SCOTTISH councils are using cash bonuses and anxiety over curriculum changes to lure English teachers to fill vacancies.
Aberdeen City Council has already approved a plan to offer £5,000 bonuses to entice teachers to fill shortages in the area, while Scottish Borders Council is considering targeting “disaffected English teachers” in a bid to fill posts.
Teachers in England are threatening to strike in October over changes to pay and pensions, while curriculum changes being pushed through by England’s education secretary, Michael Gove, have been criticised by unions.
Councillors in Aberdeen have backed a new £260,000 plan that offers teachers £3,000 up front and another £2,000 if they stay with the council for three years.
The money is meant to fill dozens of empty positions, mostly at city primaries.
The advert in the Times Education Supplement appeals to English teachers to consider the “wonderful new curriculum in Scotland” in the “beautiful and inspiring city” of Aberdeen.
In the advert, Gayle Gorman, Aberdeen’s director of education, culture and sport, who moved back to Scotland from England, said: “I was worried about the different education approaches, curriculum and changes since leaving Scotland more than 20 years ago – but education remains constant wherever you are – and the wonderful new curriculum in Scotland encourages innovation, risk-taking and creativity. The system is education led and this has enabled the sector to remain true to its principles.”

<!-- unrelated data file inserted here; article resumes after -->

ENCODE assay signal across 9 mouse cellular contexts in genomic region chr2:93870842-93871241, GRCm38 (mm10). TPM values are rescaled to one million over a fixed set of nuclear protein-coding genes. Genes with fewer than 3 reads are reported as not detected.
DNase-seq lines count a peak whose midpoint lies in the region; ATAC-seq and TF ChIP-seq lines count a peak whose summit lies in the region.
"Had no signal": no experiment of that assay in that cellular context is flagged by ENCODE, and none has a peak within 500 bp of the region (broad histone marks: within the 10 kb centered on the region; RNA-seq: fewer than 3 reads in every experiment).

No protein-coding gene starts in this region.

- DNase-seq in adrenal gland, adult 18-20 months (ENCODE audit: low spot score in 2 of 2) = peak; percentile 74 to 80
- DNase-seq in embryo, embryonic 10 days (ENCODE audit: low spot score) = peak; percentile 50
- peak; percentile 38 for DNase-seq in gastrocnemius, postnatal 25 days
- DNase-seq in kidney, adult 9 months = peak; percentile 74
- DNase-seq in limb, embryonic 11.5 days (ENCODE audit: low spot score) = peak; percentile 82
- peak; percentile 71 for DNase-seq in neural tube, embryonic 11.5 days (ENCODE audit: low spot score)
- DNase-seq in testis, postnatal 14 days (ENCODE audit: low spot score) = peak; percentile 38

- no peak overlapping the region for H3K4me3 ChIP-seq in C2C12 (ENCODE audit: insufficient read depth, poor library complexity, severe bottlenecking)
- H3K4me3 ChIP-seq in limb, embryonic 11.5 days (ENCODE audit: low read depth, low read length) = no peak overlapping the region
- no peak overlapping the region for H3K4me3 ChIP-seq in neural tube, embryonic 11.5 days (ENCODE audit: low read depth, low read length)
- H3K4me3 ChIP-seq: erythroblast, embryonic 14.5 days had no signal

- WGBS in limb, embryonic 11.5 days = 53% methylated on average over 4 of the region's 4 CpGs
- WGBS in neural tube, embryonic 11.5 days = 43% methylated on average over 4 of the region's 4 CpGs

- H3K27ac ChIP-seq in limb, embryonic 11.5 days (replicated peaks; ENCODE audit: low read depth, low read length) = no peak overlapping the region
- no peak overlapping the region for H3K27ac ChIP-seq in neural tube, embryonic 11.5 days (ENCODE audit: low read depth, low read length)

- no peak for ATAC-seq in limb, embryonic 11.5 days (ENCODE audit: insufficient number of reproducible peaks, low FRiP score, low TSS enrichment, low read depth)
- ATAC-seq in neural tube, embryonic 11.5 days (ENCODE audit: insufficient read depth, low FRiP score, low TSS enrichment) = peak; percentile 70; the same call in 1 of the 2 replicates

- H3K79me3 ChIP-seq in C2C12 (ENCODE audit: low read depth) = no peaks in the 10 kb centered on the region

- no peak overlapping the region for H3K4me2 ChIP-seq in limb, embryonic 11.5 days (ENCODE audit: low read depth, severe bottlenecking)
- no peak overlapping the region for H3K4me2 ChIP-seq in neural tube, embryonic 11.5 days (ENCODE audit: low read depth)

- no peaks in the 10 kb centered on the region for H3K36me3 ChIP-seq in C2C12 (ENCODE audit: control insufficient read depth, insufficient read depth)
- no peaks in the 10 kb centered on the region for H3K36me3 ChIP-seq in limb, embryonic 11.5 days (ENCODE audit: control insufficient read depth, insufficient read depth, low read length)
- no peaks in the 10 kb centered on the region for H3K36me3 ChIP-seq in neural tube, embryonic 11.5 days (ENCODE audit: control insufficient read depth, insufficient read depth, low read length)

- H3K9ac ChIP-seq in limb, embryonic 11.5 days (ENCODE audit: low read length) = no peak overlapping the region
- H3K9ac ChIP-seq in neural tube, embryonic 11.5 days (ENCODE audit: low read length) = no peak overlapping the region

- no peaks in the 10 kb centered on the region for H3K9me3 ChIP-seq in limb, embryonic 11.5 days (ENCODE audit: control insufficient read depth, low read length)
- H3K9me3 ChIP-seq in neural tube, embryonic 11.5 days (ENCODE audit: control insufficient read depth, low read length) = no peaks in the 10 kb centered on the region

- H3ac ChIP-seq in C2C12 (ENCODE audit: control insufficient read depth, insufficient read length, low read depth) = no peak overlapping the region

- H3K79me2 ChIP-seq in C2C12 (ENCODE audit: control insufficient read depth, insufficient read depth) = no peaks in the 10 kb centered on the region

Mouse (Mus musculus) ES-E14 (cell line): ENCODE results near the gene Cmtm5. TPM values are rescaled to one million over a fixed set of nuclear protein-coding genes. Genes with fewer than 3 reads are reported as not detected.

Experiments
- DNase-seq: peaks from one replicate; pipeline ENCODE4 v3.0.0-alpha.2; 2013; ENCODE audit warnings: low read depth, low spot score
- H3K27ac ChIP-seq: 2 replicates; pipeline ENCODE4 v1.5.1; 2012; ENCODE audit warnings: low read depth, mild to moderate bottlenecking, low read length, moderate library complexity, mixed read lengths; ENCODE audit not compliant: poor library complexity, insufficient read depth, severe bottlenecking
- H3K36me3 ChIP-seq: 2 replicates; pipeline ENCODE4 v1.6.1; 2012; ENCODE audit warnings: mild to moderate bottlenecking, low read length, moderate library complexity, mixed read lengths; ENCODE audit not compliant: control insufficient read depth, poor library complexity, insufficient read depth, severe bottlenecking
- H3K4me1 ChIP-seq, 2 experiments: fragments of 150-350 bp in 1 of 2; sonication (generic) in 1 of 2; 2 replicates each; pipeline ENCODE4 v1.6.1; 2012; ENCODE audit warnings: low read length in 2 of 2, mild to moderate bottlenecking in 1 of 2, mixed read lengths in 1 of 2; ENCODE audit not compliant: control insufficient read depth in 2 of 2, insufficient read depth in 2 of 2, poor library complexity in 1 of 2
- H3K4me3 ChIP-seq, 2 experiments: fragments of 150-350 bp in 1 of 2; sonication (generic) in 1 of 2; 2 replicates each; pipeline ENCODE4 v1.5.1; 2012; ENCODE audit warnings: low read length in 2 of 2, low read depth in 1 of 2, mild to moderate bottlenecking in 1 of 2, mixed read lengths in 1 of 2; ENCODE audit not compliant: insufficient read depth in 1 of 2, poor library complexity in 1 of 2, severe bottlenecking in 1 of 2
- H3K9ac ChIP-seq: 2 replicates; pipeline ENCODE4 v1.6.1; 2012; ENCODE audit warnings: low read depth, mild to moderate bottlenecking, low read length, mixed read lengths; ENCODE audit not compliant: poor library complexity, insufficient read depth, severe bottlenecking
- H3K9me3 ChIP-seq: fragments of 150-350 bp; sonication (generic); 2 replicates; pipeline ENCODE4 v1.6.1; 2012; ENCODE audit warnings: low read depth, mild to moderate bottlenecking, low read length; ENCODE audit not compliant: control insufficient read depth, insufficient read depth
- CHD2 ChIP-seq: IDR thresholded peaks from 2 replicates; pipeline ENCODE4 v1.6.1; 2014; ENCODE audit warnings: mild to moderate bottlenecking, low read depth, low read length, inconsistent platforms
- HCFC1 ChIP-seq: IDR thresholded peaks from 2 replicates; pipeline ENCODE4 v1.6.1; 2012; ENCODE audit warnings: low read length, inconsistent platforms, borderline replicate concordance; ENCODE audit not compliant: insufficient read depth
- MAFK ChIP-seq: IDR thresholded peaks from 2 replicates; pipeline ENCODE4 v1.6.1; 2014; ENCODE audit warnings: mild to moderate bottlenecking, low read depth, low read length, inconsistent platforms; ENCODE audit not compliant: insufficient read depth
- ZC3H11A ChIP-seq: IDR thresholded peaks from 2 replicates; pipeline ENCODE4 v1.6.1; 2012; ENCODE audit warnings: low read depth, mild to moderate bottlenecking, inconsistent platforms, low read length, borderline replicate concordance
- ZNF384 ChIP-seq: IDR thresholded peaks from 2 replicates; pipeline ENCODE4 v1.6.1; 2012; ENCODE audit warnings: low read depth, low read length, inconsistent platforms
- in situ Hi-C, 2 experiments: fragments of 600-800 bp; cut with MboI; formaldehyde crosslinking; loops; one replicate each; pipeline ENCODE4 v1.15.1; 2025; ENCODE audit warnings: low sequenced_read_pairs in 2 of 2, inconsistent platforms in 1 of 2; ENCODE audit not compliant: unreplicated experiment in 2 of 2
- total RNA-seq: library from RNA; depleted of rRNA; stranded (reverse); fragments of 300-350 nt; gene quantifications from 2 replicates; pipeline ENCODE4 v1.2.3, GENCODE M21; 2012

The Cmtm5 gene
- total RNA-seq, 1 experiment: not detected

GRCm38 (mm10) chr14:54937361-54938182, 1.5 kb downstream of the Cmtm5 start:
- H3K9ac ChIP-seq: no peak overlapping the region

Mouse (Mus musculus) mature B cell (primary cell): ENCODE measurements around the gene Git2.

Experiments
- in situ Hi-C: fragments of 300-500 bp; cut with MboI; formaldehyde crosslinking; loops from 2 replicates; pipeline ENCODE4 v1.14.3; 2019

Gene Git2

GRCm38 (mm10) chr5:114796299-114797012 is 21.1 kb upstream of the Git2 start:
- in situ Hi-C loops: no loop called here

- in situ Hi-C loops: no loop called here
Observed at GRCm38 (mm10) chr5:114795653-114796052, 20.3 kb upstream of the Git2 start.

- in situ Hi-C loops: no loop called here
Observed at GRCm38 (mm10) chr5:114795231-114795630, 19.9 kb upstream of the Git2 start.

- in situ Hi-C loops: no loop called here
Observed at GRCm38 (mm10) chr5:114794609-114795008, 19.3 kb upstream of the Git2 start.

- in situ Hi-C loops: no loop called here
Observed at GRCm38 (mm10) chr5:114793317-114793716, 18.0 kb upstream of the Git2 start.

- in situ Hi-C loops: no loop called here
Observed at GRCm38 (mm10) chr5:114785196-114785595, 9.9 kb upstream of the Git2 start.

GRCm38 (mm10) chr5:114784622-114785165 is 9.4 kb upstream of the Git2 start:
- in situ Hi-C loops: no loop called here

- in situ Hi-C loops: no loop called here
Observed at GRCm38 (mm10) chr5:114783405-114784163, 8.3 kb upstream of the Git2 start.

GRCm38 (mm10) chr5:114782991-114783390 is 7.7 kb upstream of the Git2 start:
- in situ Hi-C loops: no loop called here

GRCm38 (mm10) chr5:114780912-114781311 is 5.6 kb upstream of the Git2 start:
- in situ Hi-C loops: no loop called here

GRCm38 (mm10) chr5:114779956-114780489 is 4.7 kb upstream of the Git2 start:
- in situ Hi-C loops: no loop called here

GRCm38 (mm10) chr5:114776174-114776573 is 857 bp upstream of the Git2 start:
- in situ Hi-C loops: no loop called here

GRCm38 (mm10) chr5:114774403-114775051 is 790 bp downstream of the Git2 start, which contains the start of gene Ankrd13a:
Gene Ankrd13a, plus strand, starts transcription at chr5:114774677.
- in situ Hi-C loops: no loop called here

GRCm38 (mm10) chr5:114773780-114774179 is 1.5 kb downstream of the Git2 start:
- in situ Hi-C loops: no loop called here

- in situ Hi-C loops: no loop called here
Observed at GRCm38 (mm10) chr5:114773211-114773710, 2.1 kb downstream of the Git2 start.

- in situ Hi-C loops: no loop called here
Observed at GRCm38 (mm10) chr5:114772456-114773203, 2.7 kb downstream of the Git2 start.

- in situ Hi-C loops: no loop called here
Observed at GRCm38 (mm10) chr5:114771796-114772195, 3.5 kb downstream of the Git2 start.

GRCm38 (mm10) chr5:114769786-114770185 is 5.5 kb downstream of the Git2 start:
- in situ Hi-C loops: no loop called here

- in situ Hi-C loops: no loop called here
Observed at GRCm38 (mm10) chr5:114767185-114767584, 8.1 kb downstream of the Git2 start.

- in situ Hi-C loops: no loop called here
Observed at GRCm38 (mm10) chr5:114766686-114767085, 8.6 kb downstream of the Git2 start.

Ms Gorman told The Scotsman that the staffing situation in primaries and some subject areas in secondary was “extremely challenging”, with about 30-40 unfilled posts.
She said: “This initiative will offer successful candidates for these teaching posts, who are new to the city, a financial incentive – an additional payment on taking up a post followed by a further payment at the end of an agreed period of service.
“In addition, there may be some secondary posts in hard-to-fill subject areas to which we may wish to attach the incentive payment.
“The fact that part of the payment is withheld until a minimum work period has been completed will ensure continuity in terms of teachers, which will benefit pupil progress, as will attaching a performance element to the second payment.”
As English teachers consider industrial action, Yvonne McCracken, head of schools at Scottish Borders Council said the authority was considering widening the pool of potential applicants to target “disaffected English teachers”.
She said: “Given our geographical location we should be attracting more teachers from England.
“While the curriculum is quite different, good teaching and learning is the same no matter where you are from.
“It will be galling for newly qualified teachers who have not got a job to read that we are struggling for teachers, but posts come up throughout the school year, as people move, become ill or simply leave, and it’s those we will struggle to fill.”
A Borders council spokesman said they had no plans to offer bonuses similar to Aberdeen.